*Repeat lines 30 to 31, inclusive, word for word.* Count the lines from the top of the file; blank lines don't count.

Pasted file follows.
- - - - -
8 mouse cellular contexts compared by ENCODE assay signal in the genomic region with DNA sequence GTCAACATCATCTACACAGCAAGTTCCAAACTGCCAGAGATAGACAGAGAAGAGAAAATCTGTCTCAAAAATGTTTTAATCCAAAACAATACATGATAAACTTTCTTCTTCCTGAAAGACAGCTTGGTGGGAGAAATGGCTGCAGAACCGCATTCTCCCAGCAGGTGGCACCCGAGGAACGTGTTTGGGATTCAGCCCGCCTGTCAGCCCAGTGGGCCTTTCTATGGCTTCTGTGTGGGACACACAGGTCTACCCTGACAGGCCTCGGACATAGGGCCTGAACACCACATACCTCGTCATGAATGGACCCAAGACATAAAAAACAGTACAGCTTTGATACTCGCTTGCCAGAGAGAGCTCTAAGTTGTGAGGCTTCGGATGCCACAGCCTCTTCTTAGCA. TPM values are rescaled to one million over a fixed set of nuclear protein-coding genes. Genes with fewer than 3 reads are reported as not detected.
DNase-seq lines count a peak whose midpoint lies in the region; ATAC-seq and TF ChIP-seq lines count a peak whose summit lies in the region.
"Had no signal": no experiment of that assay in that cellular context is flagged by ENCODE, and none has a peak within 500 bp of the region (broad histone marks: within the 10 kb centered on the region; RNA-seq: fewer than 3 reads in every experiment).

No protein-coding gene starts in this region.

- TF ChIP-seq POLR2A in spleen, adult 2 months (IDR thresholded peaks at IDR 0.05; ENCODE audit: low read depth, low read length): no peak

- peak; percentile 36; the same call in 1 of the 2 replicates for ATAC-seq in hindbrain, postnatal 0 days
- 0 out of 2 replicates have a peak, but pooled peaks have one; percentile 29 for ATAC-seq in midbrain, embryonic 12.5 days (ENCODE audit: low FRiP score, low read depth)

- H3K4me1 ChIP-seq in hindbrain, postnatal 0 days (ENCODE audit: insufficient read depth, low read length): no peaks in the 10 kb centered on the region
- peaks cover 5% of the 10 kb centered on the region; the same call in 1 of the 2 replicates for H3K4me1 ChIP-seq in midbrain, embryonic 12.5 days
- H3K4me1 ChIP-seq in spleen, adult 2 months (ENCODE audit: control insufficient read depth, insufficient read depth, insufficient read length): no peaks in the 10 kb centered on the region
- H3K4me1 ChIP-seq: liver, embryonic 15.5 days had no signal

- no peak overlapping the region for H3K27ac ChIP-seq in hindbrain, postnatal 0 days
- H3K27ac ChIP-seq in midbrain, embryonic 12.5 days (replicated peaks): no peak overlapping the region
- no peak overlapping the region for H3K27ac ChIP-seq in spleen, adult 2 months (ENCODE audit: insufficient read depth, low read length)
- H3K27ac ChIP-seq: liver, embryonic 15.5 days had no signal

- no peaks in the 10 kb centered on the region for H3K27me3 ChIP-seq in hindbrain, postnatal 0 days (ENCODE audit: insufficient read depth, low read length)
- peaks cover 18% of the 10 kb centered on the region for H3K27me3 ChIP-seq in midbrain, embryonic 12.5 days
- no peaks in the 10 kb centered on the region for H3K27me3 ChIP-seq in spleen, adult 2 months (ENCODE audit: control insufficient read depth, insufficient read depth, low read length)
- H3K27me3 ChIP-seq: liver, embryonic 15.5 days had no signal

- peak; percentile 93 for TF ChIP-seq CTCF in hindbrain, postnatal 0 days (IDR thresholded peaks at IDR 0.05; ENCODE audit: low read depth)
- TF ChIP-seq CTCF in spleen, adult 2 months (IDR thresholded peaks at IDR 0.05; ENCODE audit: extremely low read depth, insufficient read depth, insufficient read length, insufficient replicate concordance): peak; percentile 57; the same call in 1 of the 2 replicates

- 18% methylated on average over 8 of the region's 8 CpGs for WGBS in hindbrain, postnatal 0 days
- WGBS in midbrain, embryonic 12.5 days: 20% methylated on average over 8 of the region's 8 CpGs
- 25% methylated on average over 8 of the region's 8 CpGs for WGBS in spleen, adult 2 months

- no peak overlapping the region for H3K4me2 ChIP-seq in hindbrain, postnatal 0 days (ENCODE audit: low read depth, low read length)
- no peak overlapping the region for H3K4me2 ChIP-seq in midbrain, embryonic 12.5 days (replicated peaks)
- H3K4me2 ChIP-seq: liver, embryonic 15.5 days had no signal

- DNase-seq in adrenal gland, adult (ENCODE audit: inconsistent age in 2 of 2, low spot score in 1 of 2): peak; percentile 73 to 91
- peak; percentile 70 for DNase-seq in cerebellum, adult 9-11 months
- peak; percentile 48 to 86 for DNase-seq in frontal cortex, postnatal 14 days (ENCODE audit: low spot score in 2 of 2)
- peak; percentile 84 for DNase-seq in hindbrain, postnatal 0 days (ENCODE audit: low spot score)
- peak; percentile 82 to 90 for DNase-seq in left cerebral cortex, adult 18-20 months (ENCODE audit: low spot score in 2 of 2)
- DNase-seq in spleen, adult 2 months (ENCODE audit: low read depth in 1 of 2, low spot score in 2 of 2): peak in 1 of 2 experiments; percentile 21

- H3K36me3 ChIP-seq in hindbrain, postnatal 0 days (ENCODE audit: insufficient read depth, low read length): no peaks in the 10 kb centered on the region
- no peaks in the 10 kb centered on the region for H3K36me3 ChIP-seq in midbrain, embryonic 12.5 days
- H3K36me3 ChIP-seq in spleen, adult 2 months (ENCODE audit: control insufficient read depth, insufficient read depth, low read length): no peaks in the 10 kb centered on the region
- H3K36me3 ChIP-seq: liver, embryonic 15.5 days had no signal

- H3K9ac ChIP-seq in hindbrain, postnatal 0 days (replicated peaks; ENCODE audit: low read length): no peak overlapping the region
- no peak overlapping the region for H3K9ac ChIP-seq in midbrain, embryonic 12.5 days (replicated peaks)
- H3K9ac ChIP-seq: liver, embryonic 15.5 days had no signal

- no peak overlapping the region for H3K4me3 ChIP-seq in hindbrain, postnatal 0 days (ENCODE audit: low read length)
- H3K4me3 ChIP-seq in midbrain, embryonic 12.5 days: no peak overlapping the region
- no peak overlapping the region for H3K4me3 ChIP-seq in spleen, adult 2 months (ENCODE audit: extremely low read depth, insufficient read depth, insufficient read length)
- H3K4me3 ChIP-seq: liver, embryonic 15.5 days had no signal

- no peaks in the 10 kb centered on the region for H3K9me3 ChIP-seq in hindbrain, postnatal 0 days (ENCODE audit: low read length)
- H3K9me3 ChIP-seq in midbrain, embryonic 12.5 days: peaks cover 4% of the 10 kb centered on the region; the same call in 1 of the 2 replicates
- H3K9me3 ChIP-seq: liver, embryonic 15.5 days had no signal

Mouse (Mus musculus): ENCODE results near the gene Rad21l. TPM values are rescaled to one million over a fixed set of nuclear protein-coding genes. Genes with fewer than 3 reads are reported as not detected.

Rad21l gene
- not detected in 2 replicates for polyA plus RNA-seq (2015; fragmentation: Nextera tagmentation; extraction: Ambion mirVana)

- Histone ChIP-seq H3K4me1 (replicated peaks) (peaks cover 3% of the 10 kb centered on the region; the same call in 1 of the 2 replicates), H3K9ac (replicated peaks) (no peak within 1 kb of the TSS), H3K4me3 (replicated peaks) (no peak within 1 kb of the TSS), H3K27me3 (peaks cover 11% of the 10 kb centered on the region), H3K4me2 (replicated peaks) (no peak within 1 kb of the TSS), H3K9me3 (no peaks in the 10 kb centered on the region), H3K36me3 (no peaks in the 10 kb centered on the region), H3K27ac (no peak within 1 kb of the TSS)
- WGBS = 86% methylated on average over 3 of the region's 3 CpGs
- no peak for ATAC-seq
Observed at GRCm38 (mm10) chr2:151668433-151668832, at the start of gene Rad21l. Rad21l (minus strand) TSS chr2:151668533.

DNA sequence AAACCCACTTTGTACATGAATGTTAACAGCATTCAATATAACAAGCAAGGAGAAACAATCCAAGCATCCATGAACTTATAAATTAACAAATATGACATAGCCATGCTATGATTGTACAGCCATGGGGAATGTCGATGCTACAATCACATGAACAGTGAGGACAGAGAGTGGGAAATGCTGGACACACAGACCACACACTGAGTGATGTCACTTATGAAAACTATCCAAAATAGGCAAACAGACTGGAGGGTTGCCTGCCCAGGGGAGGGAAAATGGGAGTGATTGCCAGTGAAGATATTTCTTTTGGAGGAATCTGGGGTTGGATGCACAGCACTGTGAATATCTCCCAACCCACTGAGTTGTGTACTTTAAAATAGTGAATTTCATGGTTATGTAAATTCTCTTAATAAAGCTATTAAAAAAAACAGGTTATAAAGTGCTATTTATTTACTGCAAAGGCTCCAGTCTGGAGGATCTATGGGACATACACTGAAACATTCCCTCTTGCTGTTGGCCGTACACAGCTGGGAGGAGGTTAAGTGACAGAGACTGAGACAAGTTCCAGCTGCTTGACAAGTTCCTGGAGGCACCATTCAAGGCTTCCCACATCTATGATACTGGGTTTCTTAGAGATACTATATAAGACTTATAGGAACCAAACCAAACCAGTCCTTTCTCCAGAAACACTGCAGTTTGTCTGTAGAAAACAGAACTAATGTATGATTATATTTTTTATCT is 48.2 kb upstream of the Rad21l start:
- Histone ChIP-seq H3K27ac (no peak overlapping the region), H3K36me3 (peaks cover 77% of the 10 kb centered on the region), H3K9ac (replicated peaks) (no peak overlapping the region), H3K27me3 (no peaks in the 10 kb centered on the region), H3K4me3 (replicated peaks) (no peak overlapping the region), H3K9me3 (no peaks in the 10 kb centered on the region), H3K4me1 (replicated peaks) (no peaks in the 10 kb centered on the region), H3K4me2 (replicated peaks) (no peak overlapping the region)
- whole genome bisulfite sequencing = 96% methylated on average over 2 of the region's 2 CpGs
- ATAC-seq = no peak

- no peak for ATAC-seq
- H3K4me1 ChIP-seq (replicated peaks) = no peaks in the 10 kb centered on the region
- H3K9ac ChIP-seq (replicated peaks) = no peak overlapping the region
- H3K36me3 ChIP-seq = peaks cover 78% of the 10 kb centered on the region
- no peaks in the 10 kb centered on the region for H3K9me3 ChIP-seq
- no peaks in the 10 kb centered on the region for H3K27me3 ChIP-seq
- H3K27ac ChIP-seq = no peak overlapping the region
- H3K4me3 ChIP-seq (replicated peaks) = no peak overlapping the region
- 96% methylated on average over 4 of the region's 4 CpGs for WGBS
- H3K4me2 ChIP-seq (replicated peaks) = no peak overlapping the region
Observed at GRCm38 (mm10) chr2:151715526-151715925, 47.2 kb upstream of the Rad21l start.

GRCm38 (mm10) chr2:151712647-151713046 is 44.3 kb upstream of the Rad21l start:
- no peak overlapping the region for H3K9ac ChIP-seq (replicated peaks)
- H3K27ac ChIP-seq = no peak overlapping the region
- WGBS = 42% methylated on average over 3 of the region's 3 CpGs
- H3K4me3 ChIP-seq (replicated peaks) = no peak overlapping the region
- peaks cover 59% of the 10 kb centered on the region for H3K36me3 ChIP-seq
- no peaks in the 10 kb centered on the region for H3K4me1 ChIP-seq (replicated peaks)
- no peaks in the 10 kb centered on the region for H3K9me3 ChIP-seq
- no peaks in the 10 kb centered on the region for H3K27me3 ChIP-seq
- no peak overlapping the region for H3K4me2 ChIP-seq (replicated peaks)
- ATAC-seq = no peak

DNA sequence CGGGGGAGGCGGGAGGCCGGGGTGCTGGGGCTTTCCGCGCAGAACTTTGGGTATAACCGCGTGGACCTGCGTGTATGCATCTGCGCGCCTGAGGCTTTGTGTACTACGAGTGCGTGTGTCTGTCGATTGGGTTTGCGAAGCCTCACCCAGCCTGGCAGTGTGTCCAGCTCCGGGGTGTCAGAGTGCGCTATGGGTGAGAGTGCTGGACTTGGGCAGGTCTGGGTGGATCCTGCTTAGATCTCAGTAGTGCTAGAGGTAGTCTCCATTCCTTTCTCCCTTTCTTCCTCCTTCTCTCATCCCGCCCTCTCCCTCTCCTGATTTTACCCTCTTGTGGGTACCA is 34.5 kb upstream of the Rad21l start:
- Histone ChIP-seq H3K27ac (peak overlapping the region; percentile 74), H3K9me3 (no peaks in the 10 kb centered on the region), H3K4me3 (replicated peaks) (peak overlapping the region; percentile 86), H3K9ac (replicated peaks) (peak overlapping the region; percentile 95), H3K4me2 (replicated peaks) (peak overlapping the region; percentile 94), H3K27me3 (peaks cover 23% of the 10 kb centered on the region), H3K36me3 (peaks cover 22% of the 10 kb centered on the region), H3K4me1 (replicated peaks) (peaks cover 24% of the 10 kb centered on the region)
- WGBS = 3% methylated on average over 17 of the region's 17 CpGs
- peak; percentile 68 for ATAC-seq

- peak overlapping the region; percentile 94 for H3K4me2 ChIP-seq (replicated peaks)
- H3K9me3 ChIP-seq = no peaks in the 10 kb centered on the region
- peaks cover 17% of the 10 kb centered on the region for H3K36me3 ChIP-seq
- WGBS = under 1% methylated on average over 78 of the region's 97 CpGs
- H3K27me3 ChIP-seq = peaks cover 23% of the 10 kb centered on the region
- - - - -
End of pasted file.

- peak; percentile 48 to 86 for DNase-seq in frontal cortex, postnatal 14 days (ENCODE audit: low spot score in 2 of 2)
- peak; percentile 84 for DNase-seq in hindbrain, postnatal 0 days (ENCODE audit: low spot score)